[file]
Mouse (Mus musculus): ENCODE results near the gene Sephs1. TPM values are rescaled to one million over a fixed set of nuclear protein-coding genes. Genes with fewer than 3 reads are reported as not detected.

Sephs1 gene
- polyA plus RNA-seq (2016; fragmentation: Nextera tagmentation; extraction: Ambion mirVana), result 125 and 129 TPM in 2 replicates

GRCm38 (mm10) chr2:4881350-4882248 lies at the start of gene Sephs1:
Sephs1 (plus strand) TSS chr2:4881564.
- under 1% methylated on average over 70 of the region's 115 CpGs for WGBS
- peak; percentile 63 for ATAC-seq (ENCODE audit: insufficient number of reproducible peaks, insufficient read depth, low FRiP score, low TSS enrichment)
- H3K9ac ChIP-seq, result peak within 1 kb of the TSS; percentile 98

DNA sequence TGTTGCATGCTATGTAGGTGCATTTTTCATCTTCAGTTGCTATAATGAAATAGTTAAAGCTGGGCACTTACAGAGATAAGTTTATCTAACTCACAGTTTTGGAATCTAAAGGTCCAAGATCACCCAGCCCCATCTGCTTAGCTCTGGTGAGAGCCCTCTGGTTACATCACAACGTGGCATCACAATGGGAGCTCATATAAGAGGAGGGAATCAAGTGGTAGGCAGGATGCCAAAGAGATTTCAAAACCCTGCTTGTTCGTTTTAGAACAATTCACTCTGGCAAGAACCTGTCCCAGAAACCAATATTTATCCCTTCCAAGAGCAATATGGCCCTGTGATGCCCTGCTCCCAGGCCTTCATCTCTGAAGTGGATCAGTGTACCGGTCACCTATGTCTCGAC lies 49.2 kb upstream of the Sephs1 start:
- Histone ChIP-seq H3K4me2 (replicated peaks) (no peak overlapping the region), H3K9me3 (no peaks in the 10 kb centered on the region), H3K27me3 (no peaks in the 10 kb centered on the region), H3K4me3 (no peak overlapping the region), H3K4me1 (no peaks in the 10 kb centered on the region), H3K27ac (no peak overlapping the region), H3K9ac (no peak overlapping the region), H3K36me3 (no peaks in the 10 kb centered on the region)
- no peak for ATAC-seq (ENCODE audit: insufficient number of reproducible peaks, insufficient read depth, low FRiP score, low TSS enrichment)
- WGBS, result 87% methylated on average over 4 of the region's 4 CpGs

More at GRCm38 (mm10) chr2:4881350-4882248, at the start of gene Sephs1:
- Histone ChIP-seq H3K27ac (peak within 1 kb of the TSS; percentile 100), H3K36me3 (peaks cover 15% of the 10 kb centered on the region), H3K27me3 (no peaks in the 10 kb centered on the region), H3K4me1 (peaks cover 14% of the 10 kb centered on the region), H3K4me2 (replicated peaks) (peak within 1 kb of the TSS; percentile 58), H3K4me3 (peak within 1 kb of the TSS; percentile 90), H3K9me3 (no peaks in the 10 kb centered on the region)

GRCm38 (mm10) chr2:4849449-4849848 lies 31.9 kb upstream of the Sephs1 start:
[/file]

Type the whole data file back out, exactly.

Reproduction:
Mouse (Mus musculus): ENCODE results near the gene Sephs1. TPM values are rescaled to one million over a fixed set of nuclear protein-coding genes. Genes with fewer than 3 reads are reported as not detected.

Sephs1 gene
- polyA plus RNA-seq (2016; fragmentation: Nextera tagmentation; extraction: Ambion mirVana), result 125 and 129 TPM in 2 replicates

GRCm38 (mm10) chr2:4881350-4882248 lies at the start of gene Sephs1:
Sephs1 (plus strand) TSS chr2:4881564.
- under 1% methylated on average over 70 of the region's 115 CpGs for WGBS
- peak; percentile 63 for ATAC-seq (ENCODE audit: insufficient number of reproducible peaks, insufficient read depth, low FRiP score, low TSS enrichment)
- H3K9ac ChIP-seq, result peak within 1 kb of the TSS; percentile 98

DNA sequence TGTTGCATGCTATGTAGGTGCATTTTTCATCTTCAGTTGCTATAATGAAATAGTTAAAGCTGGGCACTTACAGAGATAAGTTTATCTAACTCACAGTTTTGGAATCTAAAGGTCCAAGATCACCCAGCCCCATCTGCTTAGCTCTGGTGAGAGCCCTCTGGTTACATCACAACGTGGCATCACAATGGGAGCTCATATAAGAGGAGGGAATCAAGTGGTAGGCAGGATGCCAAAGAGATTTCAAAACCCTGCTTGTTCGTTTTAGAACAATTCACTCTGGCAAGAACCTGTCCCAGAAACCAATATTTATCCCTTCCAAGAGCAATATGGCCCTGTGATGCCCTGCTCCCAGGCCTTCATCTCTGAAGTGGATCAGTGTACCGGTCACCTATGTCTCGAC lies 49.2 kb upstream of the Sephs1 start:
- Histone ChIP-seq H3K4me2 (replicated peaks) (no peak overlapping the region), H3K9me3 (no peaks in the 10 kb centered on the region), H3K27me3 (no peaks in the 10 kb centered on the region), H3K4me3 (no peak overlapping the region), H3K4me1 (no peaks in the 10 kb centered on the region), H3K27ac (no peak overlapping the region), H3K9ac (no peak overlapping the region), H3K36me3 (no peaks in the 10 kb centered on the region)
- no peak for ATAC-seq (ENCODE audit: insufficient number of reproducible peaks, insufficient read depth, low FRiP score, low TSS enrichment)
- WGBS, result 87% methylated on average over 4 of the region's 4 CpGs

More at GRCm38 (mm10) chr2:4881350-4882248, at the start of gene Sephs1:
- Histone ChIP-seq H3K27ac (peak within 1 kb of the TSS; percentile 100), H3K36me3 (peaks cover 15% of the 10 kb centered on the region), H3K27me3 (no peaks in the 10 kb centered on the region), H3K4me1 (peaks cover 14% of the 10 kb centered on the region), H3K4me2 (replicated peaks) (peak within 1 kb of the TSS; percentile 58), H3K4me3 (peak within 1 kb of the TSS; percentile 90), H3K9me3 (no peaks in the 10 kb centered on the region)

GRCm38 (mm10) chr2:4849449-4849848 lies 31.9 kb upstream of the Sephs1 start: